RockoTDF wrote:I can't address an argument that is illogical.
His argument seemed illogical to you because you did not understand it. Nothing is expressed in a way perfectly clear to every reader. Nonetheless, it certainly was valid.
There was reasoning behind his argument, and you failed to debunk it other than call it illogical and ignore it. If the way he is going about making arguments is wrong, if it does not fit into your ideas of logic, then point out how and why his ideas of reasoning are wrong.
RockoTDF wrote:To say they are separate is also not logically consistent.
That's not true. Viewing other people as "equal" socially is a different idea than viewing them as "equal" logically. They are different ideas, different functions of your brain. This is another meaning of the word, basically. Actually, if you look it up in a dictionary, that becomes even more evident.
RockoTDF wrote:I really hope that the "you making an argument for social inequality" was a collective you and not an accusation.
Actually, that one was not collective. I did not mean it to be that biting, though. I apologize. It was an accusation, nonetheless, and one I endorse. It is true.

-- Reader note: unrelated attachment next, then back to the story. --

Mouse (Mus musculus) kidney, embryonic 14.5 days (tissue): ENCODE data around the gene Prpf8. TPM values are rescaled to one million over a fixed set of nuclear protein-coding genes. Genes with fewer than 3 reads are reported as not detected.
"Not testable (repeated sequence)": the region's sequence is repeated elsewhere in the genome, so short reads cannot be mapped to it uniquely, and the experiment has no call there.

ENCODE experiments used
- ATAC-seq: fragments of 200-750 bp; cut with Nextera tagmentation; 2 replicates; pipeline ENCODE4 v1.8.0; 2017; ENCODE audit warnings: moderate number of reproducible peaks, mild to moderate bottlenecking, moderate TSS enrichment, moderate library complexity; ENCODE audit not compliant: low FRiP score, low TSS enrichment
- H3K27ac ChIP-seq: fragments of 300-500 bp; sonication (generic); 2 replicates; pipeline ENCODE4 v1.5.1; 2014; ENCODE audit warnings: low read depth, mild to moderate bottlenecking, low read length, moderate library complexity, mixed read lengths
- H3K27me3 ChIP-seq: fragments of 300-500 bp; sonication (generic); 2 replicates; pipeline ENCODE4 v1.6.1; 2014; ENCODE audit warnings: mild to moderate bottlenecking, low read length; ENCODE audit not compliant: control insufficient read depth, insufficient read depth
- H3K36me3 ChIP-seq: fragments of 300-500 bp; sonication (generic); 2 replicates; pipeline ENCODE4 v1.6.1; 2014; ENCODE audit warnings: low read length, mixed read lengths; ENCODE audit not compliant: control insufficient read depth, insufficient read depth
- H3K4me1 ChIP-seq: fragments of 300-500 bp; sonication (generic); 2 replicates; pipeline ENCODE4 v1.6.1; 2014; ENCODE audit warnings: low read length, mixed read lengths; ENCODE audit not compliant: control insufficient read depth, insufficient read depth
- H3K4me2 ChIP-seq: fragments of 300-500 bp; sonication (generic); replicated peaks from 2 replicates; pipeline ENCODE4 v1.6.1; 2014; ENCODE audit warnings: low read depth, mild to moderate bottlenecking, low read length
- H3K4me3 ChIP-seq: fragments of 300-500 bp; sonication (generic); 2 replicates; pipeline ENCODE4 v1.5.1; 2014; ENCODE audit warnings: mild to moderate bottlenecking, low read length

You do believe in social equality, I am pretty sure (you have not used those words specifically), but you also have beliefs contrary to social equality. No one is an exception in that, and I am not claiming that I am an exception either. In fact, in some regards, I am rather awful in that, I would say. I am working on it.
If I were to be clear, though, you would not be the strongest case of someone with beliefs contrary to social equality. Certainly, you aim for social equality.
I am just meaning to correct you in this case, and say that your belief is not ideally supportive of social equality.
RockoTDF wrote:If anthropologists have a problem with the social meaning of the words "equal" or "unequal" they should do as scientists do and make up their own terminology so that the lay public doesn't read their work (or read about their work) and get the wrong idea.
I was not talking about anthropologists actually, but just looking at the difference between these two arguments. (though Anthroprologists do use that social argument)
RockoTDF wrote:Ok, so why not say "no culture is superior or inferior, they are all different" which is how we discuss individual people, taste in art, or pretty much any other subjective quality?
That would be fine. Perhaps this is just a semantic argument, then. I suppose not entirely, though.
This is a long-standing definition of the word "equal," also, and I am not sure it needs to be changed. I guess it is somewhat confusing, however. Unfortunately for elucidation, it also may be important regardless.